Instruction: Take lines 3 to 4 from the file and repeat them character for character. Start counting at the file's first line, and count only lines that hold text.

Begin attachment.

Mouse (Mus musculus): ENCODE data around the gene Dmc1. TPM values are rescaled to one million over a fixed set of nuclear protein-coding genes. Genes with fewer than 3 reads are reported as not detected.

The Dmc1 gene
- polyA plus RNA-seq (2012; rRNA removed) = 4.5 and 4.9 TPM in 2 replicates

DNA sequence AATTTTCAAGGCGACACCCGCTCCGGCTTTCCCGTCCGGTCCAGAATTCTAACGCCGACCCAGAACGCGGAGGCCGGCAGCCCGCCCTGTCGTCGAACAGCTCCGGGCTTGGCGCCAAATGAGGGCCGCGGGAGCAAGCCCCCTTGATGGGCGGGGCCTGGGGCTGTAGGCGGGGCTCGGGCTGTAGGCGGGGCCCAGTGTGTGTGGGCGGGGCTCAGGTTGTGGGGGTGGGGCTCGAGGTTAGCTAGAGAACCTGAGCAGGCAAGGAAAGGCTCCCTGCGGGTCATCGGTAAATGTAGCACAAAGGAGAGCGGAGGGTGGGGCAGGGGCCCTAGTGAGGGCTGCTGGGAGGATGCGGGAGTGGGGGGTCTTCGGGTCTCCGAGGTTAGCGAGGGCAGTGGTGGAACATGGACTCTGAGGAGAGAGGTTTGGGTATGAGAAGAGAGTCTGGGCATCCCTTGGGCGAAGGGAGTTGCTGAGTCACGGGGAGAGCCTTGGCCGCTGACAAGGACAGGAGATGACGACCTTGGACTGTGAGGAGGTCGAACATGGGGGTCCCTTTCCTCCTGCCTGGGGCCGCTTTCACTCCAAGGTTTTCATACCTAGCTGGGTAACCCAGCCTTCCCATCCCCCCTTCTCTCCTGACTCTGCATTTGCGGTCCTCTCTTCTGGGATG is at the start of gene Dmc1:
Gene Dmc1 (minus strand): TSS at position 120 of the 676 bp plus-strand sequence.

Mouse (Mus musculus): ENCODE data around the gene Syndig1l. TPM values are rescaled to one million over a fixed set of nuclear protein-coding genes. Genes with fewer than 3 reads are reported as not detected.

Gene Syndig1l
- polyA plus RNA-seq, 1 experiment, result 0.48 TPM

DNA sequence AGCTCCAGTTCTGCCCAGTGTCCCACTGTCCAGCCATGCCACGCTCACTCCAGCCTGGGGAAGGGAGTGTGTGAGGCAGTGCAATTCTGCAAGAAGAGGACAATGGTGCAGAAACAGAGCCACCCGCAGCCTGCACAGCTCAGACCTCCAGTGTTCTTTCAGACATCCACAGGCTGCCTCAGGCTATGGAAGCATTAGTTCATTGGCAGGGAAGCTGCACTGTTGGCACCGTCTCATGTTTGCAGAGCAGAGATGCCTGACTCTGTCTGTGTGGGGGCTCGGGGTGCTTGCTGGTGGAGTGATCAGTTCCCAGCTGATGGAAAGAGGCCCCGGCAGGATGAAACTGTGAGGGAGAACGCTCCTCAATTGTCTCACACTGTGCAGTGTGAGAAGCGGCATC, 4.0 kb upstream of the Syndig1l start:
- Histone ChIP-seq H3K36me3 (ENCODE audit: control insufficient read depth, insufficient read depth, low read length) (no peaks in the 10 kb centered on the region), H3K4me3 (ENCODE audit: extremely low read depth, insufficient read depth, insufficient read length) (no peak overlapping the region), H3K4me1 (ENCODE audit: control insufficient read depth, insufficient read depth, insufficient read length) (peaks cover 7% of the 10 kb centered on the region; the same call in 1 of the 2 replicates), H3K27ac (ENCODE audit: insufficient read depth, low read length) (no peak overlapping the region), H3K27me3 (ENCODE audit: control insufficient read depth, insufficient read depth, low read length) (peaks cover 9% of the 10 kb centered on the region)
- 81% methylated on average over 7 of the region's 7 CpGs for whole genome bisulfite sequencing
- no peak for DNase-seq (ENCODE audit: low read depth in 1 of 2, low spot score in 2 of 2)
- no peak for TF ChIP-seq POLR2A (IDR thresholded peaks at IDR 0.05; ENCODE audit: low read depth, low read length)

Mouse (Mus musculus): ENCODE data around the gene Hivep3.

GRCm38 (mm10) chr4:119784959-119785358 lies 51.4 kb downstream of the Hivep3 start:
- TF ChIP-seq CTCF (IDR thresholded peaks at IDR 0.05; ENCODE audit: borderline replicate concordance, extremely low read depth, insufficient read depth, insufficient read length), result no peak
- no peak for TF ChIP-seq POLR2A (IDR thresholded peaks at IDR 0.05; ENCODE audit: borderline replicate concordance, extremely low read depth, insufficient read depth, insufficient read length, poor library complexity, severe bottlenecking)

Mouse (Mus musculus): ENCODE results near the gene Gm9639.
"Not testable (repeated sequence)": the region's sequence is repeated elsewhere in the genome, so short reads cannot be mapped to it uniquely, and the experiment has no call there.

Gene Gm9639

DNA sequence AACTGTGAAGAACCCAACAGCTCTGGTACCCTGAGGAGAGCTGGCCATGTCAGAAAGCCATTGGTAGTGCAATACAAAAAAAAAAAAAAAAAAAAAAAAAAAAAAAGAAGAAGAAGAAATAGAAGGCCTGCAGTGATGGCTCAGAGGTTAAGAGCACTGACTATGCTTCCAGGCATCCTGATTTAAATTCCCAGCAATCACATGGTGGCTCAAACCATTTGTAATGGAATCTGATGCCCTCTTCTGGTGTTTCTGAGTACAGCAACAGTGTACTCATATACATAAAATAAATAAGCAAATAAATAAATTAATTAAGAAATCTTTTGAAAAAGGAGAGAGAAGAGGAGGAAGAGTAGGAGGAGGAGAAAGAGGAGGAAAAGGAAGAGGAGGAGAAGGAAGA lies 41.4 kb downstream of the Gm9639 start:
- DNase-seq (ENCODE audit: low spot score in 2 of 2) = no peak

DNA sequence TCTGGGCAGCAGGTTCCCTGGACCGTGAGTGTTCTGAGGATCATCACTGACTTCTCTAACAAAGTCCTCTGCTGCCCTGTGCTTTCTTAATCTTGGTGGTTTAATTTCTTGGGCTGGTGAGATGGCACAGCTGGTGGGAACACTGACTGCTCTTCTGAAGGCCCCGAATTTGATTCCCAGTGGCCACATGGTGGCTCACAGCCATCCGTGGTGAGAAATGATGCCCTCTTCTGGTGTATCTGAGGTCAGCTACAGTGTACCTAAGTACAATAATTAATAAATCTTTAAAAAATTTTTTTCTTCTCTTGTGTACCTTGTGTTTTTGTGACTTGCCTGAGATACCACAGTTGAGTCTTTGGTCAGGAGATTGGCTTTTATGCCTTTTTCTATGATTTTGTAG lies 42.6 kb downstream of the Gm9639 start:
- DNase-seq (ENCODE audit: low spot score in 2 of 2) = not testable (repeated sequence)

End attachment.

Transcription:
- polyA plus RNA-seq (2012; rRNA removed) = 4.5 and 4.9 TPM in 2 replicates

DNA sequence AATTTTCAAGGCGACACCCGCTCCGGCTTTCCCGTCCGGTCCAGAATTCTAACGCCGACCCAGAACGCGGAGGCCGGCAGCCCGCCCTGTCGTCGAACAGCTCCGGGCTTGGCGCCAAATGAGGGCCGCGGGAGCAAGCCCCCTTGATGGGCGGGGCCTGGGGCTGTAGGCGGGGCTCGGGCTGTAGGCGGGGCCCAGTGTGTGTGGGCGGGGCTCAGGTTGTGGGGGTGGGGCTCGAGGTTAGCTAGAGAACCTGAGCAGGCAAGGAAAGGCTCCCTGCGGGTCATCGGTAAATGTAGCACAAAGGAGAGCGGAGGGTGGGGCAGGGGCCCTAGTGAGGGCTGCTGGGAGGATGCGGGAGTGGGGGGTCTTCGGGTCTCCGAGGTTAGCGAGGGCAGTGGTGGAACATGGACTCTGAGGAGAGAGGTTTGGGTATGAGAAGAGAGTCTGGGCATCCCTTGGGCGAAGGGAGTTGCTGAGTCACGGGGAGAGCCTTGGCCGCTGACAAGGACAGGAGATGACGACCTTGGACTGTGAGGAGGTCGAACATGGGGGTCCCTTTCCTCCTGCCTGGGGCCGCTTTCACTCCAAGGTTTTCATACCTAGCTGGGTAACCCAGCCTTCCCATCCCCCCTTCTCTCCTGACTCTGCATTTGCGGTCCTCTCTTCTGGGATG is at the start of gene Dmc1: